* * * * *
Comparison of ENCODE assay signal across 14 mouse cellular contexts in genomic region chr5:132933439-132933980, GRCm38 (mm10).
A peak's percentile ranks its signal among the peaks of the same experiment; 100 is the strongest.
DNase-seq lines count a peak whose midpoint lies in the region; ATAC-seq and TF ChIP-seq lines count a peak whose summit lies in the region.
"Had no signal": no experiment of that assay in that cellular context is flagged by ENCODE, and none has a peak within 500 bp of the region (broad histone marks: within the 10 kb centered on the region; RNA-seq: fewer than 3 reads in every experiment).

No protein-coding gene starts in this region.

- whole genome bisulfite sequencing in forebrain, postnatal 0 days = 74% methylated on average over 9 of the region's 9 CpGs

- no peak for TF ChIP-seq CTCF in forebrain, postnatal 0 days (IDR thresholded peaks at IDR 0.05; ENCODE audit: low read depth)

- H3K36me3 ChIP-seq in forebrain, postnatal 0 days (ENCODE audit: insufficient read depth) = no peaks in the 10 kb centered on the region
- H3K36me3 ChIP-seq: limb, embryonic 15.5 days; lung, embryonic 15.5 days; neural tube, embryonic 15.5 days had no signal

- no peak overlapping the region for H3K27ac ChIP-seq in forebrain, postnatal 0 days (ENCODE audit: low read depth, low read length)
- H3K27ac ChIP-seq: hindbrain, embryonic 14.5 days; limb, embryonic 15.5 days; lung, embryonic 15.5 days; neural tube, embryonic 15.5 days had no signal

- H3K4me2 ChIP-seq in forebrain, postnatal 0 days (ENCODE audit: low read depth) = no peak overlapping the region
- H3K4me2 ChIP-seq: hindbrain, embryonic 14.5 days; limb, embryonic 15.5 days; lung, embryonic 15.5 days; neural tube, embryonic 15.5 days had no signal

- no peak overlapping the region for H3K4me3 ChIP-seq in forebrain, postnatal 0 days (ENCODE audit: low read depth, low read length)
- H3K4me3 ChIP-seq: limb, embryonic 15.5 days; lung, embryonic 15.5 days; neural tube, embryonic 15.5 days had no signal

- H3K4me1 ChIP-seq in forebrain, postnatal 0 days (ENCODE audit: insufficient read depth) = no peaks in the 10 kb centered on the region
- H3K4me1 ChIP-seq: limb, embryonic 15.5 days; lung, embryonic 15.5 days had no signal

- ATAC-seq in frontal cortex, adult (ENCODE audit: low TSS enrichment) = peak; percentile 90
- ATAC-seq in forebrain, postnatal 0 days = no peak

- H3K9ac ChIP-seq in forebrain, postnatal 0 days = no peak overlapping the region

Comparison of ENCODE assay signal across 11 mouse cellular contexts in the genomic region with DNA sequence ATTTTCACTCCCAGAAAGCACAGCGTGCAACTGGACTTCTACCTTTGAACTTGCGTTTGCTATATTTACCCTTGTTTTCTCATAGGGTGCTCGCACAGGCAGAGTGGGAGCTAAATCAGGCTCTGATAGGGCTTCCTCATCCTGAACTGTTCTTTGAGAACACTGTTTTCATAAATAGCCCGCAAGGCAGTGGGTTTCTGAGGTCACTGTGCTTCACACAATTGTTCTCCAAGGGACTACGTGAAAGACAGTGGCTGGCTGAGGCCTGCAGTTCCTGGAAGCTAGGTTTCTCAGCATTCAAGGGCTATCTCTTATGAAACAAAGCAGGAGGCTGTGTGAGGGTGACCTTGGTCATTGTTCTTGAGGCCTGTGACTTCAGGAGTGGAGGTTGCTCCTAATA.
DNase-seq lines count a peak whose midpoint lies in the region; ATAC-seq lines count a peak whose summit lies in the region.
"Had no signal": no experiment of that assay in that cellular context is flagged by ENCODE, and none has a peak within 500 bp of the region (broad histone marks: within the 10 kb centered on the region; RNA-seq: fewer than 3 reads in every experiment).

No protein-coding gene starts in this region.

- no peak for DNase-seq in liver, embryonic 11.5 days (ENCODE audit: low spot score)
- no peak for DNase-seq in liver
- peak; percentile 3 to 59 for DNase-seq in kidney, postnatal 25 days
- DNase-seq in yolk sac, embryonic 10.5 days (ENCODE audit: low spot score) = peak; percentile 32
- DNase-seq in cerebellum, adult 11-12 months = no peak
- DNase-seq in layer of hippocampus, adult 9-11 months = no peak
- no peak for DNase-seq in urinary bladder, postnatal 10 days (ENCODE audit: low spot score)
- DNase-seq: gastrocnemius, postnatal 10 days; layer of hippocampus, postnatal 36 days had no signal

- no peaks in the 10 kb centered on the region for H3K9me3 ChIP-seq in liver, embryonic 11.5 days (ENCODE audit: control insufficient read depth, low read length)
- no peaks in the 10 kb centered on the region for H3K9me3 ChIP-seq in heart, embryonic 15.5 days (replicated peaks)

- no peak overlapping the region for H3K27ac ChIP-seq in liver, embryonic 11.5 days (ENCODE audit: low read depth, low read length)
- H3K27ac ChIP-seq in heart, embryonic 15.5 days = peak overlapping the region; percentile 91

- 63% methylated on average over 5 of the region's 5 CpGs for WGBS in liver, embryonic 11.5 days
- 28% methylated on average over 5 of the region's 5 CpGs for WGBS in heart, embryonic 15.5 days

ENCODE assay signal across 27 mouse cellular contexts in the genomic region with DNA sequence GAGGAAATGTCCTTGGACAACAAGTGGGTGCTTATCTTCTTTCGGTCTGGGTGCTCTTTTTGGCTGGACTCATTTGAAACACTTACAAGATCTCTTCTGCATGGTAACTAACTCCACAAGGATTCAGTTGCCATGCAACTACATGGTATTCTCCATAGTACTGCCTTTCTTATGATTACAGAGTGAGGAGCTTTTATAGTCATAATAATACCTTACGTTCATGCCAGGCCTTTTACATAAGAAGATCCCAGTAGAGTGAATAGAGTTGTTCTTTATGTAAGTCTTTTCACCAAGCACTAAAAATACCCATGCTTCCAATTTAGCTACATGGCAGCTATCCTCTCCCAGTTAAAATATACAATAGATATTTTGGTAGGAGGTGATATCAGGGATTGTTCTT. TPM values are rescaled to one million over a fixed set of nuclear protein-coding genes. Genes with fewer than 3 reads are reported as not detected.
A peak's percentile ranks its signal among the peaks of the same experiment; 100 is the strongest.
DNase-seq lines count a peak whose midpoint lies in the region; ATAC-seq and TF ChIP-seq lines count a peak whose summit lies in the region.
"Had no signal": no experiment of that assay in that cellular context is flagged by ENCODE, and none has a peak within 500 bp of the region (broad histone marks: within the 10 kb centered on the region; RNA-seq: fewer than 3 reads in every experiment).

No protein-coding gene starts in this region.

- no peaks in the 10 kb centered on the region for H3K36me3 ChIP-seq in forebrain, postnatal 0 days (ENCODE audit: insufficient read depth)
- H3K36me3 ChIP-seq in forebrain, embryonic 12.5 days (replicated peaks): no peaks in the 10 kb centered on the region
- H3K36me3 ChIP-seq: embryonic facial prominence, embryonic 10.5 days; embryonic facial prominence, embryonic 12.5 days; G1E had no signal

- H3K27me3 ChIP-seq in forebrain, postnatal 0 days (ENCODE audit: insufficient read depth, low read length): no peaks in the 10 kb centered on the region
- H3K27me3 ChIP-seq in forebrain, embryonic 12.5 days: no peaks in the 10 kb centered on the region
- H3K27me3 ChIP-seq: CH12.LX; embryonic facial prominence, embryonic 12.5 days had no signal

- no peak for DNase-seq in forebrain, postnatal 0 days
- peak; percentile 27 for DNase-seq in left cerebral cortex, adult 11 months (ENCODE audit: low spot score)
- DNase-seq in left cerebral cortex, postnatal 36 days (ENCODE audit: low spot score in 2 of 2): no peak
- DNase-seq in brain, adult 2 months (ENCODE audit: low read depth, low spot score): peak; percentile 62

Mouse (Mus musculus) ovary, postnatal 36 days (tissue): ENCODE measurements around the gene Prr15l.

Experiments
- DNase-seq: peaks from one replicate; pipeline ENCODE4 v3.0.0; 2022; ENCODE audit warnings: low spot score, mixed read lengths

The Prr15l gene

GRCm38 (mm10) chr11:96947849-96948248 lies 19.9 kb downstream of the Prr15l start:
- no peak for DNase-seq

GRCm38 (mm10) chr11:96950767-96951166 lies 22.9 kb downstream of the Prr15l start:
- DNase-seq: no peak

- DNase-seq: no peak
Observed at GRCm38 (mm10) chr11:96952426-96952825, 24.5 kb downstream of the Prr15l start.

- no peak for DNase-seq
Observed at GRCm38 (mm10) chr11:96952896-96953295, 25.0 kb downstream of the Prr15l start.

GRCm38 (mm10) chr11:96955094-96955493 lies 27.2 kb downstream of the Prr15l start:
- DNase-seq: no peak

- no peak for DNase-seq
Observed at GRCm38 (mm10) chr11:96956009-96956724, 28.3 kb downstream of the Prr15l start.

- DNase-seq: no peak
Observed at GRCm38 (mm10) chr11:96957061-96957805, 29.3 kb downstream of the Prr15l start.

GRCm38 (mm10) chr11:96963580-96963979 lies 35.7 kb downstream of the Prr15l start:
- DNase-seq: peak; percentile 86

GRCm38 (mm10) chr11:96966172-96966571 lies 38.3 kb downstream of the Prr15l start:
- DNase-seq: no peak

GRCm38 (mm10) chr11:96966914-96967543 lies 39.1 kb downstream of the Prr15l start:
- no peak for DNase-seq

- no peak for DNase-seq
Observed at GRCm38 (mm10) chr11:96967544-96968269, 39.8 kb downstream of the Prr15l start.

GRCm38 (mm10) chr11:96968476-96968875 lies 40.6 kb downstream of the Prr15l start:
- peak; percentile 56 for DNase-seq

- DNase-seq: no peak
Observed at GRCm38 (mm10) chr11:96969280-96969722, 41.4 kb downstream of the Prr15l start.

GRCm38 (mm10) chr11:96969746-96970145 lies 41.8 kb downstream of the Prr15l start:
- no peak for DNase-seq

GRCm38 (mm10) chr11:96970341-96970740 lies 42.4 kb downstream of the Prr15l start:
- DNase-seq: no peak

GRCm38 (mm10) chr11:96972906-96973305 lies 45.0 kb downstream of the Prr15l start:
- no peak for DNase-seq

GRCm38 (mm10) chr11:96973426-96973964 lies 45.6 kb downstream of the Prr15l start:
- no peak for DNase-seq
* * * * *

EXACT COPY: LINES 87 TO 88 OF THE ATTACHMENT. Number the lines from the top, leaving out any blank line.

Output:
- DNase-seq: no peak

GRCm38 (mm10) chr11:96972906-96973305 lies 45.0 kb downstream of the Prr15l start: